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OARTY 2021 Virtual Conference

We hope you will join us online on November 18th, 19th, 25th, and 26th for OARTY's 2021 Conference!

OARTY’s key educational event, the Annual Conference is being held virtually in November again this year (the conference is normally held each year at the beginning of June over a three day period (Wednesday through to Friday). Geared to the child welfare and residential care sectors, the event sees individuals attend to share knowledge, connect and find opportunities to create better futures for Ontario’s children, youth, and adults. The conference program can be found below and you can download a copy of the conference brouchre here.

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Conference Program:

Day 1 – Thursday, November 18th – 12:50 PM to 5:10 PM

12:50 – 1:00               Opening Remarks

1:00 – 2:00                Update from the Ministry of Children, Community and Social Services
                                    Saba Ferdinands, Director, Children and Youth at Risk Branch
                                    Kevin Lockwood Director, Residential Services Branch

Representatives from the Ministry of Children, Community and Social Services (MCCSS) will attend to provide updates and present on the Quality Standards Framework and operational matters. This session will include time to allow service providers the opportunity to ask questions and provide feedback to MCCSS.

2:15 – 3:45                 Residential School History, Trauma, Healing, and Allyship
                                     Kaila Johnston, Supervisor of Education, Outreach, and Public Programming, NCTR

In this presentation by the National Centre for Truth and Reconciliation (NCTR), participants will learn about residential school history and of the residential school experience from first arriving at the school to their departure. The presentation will connect colonial systems to the impacts they have had on Indigenous communities, such as intergenerational trauma, and will examine topics of healing and resilience. Finally, participants will learn about the TRC's Calls to Action and of concrete ways to engage in reconciliation work and allyship.

4:00 – 5:10                 Makatew Medicine Bag Workshop   (Limited to 60 participants)  *Not available as an "individual session registration"                                       
                                     Marc Forgette, Founder, Makatew Workshops                                            
                                       Sponsored by:                   Torkin Manes LLP                                                                                                 

Learn how to create a traditional Medicine Bag in this fascinating workshop, where Marc will share stories about the origins of the materials and the cultural significance of the bag. Discover how non-Indigenous allies can support Indigenous artisans, entrepreneurs and knowledge-keepers by taking some thoughtful yet simple steps to appreciate, rather than appropriate, Indigenous culture.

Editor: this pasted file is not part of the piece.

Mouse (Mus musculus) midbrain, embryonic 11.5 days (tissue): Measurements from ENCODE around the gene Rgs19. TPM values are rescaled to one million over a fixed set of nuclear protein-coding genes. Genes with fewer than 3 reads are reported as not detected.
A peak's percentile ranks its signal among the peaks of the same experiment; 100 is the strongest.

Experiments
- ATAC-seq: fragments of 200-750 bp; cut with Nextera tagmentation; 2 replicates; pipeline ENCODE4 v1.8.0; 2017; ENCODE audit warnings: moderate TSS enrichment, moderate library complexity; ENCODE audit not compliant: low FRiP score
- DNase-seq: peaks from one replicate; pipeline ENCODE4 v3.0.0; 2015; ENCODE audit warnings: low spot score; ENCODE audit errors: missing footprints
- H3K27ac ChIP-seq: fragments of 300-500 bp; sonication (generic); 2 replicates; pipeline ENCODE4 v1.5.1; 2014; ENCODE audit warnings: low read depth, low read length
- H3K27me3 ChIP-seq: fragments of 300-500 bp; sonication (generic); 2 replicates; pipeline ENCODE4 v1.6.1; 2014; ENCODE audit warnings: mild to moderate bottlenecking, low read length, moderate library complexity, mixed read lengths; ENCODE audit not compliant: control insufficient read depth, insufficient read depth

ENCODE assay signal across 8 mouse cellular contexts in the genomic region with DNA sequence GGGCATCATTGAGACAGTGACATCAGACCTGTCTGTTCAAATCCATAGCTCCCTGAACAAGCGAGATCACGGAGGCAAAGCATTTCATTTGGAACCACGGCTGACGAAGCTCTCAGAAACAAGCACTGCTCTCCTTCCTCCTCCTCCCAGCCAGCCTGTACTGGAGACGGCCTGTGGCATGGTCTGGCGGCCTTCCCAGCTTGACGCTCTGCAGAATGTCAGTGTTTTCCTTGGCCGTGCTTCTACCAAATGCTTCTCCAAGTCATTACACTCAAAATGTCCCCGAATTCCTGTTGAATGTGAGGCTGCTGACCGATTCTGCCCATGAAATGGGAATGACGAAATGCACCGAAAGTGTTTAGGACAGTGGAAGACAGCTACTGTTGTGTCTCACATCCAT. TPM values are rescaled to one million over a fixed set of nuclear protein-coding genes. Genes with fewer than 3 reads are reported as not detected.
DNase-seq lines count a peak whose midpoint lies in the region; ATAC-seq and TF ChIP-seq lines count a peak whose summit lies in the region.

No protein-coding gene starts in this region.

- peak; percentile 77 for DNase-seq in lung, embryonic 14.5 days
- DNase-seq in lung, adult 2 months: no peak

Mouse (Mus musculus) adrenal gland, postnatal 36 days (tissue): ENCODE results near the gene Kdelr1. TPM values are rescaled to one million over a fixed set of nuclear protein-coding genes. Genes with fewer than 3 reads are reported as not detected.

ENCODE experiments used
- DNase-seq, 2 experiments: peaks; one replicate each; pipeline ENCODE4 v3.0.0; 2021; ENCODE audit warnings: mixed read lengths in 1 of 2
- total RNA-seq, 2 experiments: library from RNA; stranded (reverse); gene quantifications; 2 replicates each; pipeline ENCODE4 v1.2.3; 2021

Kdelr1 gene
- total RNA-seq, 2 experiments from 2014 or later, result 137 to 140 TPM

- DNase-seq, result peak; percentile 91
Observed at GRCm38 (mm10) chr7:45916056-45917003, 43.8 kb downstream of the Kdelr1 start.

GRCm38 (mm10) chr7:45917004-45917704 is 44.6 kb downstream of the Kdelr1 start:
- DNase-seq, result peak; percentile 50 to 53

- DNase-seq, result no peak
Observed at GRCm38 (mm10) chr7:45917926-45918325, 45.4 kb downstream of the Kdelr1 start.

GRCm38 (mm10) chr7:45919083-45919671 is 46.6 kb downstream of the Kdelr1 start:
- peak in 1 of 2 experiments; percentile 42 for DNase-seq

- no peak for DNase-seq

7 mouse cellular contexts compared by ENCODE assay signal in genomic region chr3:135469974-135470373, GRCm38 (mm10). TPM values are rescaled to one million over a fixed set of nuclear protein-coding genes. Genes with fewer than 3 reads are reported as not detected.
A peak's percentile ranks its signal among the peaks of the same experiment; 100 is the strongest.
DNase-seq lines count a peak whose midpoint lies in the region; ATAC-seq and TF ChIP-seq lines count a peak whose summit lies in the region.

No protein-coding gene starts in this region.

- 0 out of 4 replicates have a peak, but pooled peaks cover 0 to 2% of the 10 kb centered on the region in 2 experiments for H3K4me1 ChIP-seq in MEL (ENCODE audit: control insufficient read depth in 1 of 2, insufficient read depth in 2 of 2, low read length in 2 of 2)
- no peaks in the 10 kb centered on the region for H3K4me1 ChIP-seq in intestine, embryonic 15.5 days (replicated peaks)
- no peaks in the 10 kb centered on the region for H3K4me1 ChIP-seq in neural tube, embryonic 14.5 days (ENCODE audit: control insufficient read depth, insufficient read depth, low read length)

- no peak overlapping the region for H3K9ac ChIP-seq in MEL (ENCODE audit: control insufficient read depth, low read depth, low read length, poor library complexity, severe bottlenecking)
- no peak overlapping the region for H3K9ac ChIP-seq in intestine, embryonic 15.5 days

Day 2 – Friday, November 19th – 9:00 AM to 1:15 PM

9:00 – 10:00               Risk Assessment in Child Welfare
                                     Dr. Tara Black
, Assistant Professor, Factor-Inwentash Faculty of Social Work, University of Toronto

This presentation will focus on the screening tool and risk assessments used by Ontario’s Children’s Aid Societies. The Eligibility Spectrum will be discussed as well as the current safety and risk assessment tools. There will be a focus on evidence-based practice in child welfare.

10:15 – 1:15              Understanding the Neurobiology of Sexual Abuse   *Not available as an "individual session registration"
                                    Lori Gill, Registered Psychotherapist, M.A. Counselling Psychology
                                    Executive Director, Attachment and Trauma Treatment Centre for Healing (ATTCH) Niagara

                                      Sponsored by:         Safeguards logo

This workshop will provide insights into the far-reaching impact of sexual abuse. An understanding of how this impacts emotional, behavioral, psychological and relational responses will be explored. Techniques to discover associations and create new neural pathways will be included. Strategies to help form new meaning of intimacy, boundaries, and reconnection with our body as a resource will also be included. This training will also introduce participants to the impacts of trauma on memory, speech, recall, and interview considerations through a trauma lens and strategies to promote emotional regulation.

Day 3 – Thursday, November 25th – 12:50 PM to 5:00 PM

12:50 – 1:00               Opening Remarks

1:00 – 2:00                 Legal Updates
                                     Lisa Corrente, Torkin Manes LLP

Lisa Corrente from Torkin Manes LLP will address recent legislative that pertain to the sector. In particular, her session will focus on proposed legislative amendments to the CYFSA and provide an update on mandatory vaccination policies. Time will be allotted at the end of the session for questions and answers.